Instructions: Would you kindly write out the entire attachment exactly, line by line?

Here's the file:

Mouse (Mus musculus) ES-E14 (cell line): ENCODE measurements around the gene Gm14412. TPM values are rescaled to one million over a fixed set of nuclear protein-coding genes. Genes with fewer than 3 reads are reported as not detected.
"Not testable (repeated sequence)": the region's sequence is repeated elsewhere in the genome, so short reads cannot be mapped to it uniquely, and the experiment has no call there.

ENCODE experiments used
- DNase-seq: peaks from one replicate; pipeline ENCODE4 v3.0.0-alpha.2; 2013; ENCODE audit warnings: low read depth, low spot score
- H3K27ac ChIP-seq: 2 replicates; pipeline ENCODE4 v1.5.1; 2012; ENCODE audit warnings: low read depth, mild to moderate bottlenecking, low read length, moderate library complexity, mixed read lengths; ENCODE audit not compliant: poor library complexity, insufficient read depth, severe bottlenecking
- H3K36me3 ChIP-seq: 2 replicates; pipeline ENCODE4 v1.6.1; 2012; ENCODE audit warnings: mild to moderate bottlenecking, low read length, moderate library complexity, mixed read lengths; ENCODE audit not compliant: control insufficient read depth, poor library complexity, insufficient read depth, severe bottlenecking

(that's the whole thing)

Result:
Mouse (Mus musculus) ES-E14 (cell line): ENCODE measurements around the gene Gm14412. TPM values are rescaled to one million over a fixed set of nuclear protein-coding genes. Genes with fewer than 3 reads are reported as not detected.
"Not testable (repeated sequence)": the region's sequence is repeated elsewhere in the genome, so short reads cannot be mapped to it uniquely, and the experiment has no call there.

ENCODE experiments used
- DNase-seq: peaks from one replicate; pipeline ENCODE4 v3.0.0-alpha.2; 2013; ENCODE audit warnings: low read depth, low spot score
- H3K27ac ChIP-seq: 2 replicates; pipeline ENCODE4 v1.5.1; 2012; ENCODE audit warnings: low read depth, mild to moderate bottlenecking, low read length, moderate library complexity, mixed read lengths; ENCODE audit not compliant: poor library complexity, insufficient read depth, severe bottlenecking
- H3K36me3 ChIP-seq: 2 replicates; pipeline ENCODE4 v1.6.1; 2012; ENCODE audit warnings: mild to moderate bottlenecking, low read length, moderate library complexity, mixed read lengths; ENCODE audit not compliant: control insufficient read depth, poor library complexity, insufficient read depth, severe bottlenecking